John Fredsted

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19 years, 49 days

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These are replies submitted by John Fredsted

@acer: My 'trick' targeting for Omega only, relied of course on a visual inspection of the expression in question. If some factors of Omega are added here and there, then I have no doubt that the method will generally fail.

PS: Just to make sure: No offence taken :-).

@taro: I am no expert on these matters, and do thus not feel competent to say something in general. But for the present concrete example, the following construction might give you an indication on how to avoid, or at least minimize the risk of, getting session-dependent results:


It does not depend on any ordering of the factors in the numerator, because it uses the select command to single out the factor that is to be divided by the denominator.

@acer: Rest assured, no offence taken. And from what taro writes above in his reply to you, your concerns seem justified.

@acer: You have a point, of course. I also worried that perhaps session-dependency (leading to different ordering of the multiplicands, say) might be a problem, but I settled on my proposed pragmatic solution because I felt that was in the spirit of OP.

@taro: Happy to hear that.

@ecterrab: I have downloaded the latest update and verified, as asserted, that `.`and `*` act identically for the quantity in question.

Thanks for the pointers on the two Library procedures. I was not at all aware of the existence of such a Library. I have just looked it up in the help pages, and wow!: "96 programming commands and 58 specialized Physics types".

The design plan laid out in your last paragraph sounds very interesting. I will look forward to see how the items a.) to c.) come to be implemented, for it might make the previously mentioned migration to the Physics environment an obvious thing to do.

A comment concerning the "psi -> Vector[row/colum](4, symbol = psi)"-transformation: If not already on the table, it would be nice if the user has the option to choose the naming of the components, as it should not, I think, be fixed by the name of abstract object itself.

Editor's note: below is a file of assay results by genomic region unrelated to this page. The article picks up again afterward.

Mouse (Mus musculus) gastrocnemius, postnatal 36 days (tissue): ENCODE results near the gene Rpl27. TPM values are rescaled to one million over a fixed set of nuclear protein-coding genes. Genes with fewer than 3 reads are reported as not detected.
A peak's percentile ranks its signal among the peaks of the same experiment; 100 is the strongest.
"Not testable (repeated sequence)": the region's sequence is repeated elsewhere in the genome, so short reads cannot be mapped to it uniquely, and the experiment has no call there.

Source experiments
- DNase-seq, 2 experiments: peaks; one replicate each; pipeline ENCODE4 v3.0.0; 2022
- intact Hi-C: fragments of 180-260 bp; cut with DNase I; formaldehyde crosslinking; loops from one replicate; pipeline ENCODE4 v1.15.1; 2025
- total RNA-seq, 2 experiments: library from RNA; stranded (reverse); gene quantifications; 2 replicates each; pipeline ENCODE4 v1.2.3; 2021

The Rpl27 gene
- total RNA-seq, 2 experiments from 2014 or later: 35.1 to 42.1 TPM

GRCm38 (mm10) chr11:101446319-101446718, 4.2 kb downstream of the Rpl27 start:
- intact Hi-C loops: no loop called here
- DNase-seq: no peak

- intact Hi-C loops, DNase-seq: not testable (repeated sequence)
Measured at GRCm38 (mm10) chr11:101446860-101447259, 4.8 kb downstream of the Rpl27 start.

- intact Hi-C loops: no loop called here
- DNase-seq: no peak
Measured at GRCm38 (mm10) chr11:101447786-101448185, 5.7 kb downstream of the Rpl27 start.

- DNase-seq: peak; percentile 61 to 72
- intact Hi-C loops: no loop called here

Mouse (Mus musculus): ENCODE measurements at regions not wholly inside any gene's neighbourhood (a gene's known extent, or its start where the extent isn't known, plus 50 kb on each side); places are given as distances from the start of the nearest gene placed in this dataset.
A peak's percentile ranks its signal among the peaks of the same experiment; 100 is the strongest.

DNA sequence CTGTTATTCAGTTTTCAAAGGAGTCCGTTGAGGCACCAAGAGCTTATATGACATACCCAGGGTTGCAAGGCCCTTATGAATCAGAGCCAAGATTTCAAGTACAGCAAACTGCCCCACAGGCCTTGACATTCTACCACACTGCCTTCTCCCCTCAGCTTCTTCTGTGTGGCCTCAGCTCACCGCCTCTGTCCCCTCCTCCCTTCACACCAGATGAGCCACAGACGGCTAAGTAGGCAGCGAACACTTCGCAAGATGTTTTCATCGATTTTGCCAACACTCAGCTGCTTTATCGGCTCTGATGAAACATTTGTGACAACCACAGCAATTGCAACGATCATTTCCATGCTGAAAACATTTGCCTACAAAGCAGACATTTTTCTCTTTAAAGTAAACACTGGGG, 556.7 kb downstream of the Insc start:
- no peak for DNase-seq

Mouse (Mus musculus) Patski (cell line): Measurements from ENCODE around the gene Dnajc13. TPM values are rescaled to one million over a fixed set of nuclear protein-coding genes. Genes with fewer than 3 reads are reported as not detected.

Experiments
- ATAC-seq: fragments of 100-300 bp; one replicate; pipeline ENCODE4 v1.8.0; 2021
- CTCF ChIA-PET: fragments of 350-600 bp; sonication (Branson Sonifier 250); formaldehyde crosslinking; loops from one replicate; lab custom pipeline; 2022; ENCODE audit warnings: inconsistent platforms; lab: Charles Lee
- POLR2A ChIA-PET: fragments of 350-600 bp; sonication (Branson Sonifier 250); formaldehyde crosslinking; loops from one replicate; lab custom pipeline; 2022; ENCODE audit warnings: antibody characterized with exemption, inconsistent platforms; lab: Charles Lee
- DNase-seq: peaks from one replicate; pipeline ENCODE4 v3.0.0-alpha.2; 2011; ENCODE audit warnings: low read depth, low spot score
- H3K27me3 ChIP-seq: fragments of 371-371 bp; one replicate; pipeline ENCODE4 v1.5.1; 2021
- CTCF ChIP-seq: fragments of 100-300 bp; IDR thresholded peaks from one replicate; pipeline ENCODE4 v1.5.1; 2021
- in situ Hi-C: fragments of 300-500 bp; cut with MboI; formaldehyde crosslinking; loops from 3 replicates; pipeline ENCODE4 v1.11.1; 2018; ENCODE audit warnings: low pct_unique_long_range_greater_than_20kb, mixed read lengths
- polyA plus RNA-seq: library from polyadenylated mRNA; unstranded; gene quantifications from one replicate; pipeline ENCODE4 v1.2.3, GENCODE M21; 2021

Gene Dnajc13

PS: The coupling of spinor fields to gravity requires the spin connection. Perhaps this is not the correct place for mentioning it, but this connection does not seem to be comprised by the Physics[Tetrads]-package. Is it something that is on the drawning board, at least for the minimal spin connection that is uniquely determined by the vierbein? I am aware that there is a SpinConnection command in DifferentialGeometry[Tensors], but the formalism (using soldier forms) seems quite foreign to me as a physicist.

PPS: Concerning the anticommutator of the Dirac matrices, it suddenly hit me whether we could strike a compromise by having it equal 2 times the metric times some identity map, the latter perhaps pretty-printed as some boldface 1. That would be completely satisfactory to me, while still being in abstract notation.

@ecterrab: Thanks for your feedback and your improvements to the Physics package (I have downloaded the latest update); I actually thought the thread was dead.

Concerning 1.): Nice that the algebra rules are now loaded automatically. As previously stated, though, I still find it unnatural that the anticommutators of Dirac gamma matrices result in scalarly quantities. But I guess we will not be able reach consensus on that matter.

Concerning 2.) Thanks. Using * instead of . works as asserted. I guess * applies here because the quantities are scalarly in the matrix sense?

Concerning 3.) I look forward to see how the implementation turns out. In particular, I would like to see/learn how to get from the abstractly entered Dirac mass term in 2.), where psi is not specified as some column-vector, to some concrete mass term with explicit components of some column-vector.

Concerning "hitting road-blocks" and "non-intuitive formalism": Perhaps this wording of mine is a bit to harsh. But an example of the latter, is the above-mentioned issue of scalar- contra matrix-valuedness; perhaps it will get clearer to me with the pending resolution of 3.)? And the former, I think, mainly refers to often getting lost in the help pages; as you know, I have on several occasions called for some text book material on the Physics package, in order to obtain an overview - a 'vantage point' from which to navigate the details.